Warburg Institute

Edited by Lluis Cabre, Alejandro Coroleu, and Jill Kraye
February 20, 2013
The papers in this volume study the early influence of Petrarch in France and in the Crown of Aragon. They focus, in particular, on Bernat Metge (c. 1348–1413), a prominent member of the Aragonese Royal Chancery, who produced a Catalan adaptation of Petrarch’s Griseldis (from Seniles, XVII, 3–4) around 1388, making a Latin work of Petrarch available for the first time in the Iberian Peninsula. Moreover, Metge’s fragmentary Apology(1395?) and his Dream (1399) reveal familiarity with Petrarch’sSecretum, Familiares and possibly De remediis. His fine imitation of Petrarchan models and his interest in classical literature put Metge on a par with contemporaneous writers elsewhere in Europe. This book aims to introduce a wider...
Edited by Robert Black, Jill Kraye, and Laura Nuvoloni
May 2, 2016
Albinia de la Mare (1932–2001), OBE, FBA, Professor of Palaeography at King's College London, was one of the last century's outstanding palaeographers and the world's leading authority on Italian Renaissance manuscripts. In November 2011 a conference was held at King's College and the Warburg Institute to honour her memory, and this volume offers revised versions of most of the papers read on that occasion, as well as three additional contributions. Tilly de la Mare had exceptionally wide interests, including key individuals involved in manuscript and literary production, as represented here by studies on Vespasiano da Bisticci, Sozomeno da Pistoia, Matteo Contugi da Volterra, Lorenzo di Francesco Guidetti, Giorgio Antonio Vespucci,...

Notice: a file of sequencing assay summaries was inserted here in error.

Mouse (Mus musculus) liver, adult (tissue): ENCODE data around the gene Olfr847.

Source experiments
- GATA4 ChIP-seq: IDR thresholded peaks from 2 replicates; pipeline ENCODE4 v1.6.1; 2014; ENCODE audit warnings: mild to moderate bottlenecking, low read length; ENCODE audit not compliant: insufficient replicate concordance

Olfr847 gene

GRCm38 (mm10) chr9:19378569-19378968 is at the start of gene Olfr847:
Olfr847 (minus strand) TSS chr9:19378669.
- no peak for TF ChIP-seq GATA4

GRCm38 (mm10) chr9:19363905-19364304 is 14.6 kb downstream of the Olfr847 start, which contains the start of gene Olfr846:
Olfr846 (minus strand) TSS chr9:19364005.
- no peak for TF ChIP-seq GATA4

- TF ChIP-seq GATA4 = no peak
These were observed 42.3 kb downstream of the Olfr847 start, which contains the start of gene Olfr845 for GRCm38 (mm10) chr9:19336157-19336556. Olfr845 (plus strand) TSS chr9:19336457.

Edited by Charles Burnett and Peter Dronke
July 31, 1998
This volume offers a comprehensive view of Hildegard of Bingen's manifold achievements, her intellectual background and her reception in the later Middle Ages. It brings together, with full documentation, the contributions of an international group of medievalists, from diverse disciplines, to the colloquium held at the Warburg Institute on 17– 18 November 1995.Three of the essays are devoted to the cultural landscape in which Hildegard lived and worked – her relation to the writings of the Fathers, to the schools of her own time, and to the prophetic tradition. Two others examine how, after Hildegard's death, she came to be revered as saint and prophet, and two shed new light on the transmission of her manuscripts and of the illuminations...
Volume editor Marina Passalacqua and Lesley Smith and edited by Joseph Zeigler
November 1, 2001
This is part of a catalogue of all Latin manuscripts of the works of Beothius, including his translations of Aristotle and Porphyry. The six volumes are arranged geographically and are accompanied by a general index, although each volume is also indexed separately. The conspectus includes fragmentary texts, as witnesses of a once-complete version. Each entry includes a short physical description of the manuscript, a complete list of contents, a note of any glosses present, a brief summary of any decoration, the provenance of the manuscript and a select bibliography for each codex. Particular attention is paid to the use of the manuscripts. Since Boethius was an advocate of "artes" teaching, these manuscripts give an insight into who was...
Edited by Rotraud Hansberger, M. Afifi al-Haytham, and Charles Burnett
June 25, 2012